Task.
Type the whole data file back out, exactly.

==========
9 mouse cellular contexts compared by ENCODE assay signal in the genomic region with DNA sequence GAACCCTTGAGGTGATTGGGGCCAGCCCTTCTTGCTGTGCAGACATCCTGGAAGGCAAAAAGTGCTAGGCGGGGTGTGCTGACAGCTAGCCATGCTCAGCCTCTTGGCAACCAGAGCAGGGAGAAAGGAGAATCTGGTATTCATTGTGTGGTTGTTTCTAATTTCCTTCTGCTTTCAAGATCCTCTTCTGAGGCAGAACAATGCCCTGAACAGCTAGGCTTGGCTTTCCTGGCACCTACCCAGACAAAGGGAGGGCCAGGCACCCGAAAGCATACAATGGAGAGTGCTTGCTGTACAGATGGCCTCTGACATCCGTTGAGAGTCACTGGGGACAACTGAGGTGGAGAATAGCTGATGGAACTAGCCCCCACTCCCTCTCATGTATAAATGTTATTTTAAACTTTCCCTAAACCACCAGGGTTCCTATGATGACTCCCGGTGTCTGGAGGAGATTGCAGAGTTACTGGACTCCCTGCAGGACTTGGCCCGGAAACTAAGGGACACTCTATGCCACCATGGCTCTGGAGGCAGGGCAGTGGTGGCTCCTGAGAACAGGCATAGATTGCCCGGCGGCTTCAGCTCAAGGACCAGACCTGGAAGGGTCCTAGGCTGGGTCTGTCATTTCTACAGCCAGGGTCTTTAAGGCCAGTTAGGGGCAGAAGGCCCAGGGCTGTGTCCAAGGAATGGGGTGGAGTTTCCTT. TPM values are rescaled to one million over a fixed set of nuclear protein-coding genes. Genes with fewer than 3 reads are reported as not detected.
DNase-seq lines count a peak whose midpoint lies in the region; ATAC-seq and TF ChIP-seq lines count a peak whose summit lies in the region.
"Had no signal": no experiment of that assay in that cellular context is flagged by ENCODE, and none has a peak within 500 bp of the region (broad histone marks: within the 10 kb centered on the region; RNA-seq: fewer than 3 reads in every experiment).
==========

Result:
9 mouse cellular contexts compared by ENCODE assay signal in the genomic region with DNA sequence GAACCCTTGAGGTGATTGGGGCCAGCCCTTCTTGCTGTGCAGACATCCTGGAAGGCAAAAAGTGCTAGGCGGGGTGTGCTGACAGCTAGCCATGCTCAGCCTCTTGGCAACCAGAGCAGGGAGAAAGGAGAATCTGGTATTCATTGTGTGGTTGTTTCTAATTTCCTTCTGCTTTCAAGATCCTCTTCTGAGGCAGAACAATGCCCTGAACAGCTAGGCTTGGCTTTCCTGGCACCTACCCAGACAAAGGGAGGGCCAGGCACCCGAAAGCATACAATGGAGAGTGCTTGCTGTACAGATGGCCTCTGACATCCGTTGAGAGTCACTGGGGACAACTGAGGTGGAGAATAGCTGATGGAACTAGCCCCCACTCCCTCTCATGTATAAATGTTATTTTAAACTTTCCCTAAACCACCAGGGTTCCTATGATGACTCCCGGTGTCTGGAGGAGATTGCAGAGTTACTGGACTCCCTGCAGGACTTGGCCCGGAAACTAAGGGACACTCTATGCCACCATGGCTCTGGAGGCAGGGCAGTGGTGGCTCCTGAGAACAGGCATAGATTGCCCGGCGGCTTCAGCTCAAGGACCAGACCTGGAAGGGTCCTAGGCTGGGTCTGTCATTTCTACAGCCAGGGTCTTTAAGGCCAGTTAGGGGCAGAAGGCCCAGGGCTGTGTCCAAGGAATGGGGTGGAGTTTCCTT. TPM values are rescaled to one million over a fixed set of nuclear protein-coding genes. Genes with fewer than 3 reads are reported as not detected.
DNase-seq lines count a peak whose midpoint lies in the region; ATAC-seq and TF ChIP-seq lines count a peak whose summit lies in the region.
"Had no signal": no experiment of that assay in that cellular context is flagged by ENCODE, and none has a peak within 500 bp of the region (broad histone marks: within the 10 kb centered on the region; RNA-seq: fewer than 3 reads in every experiment).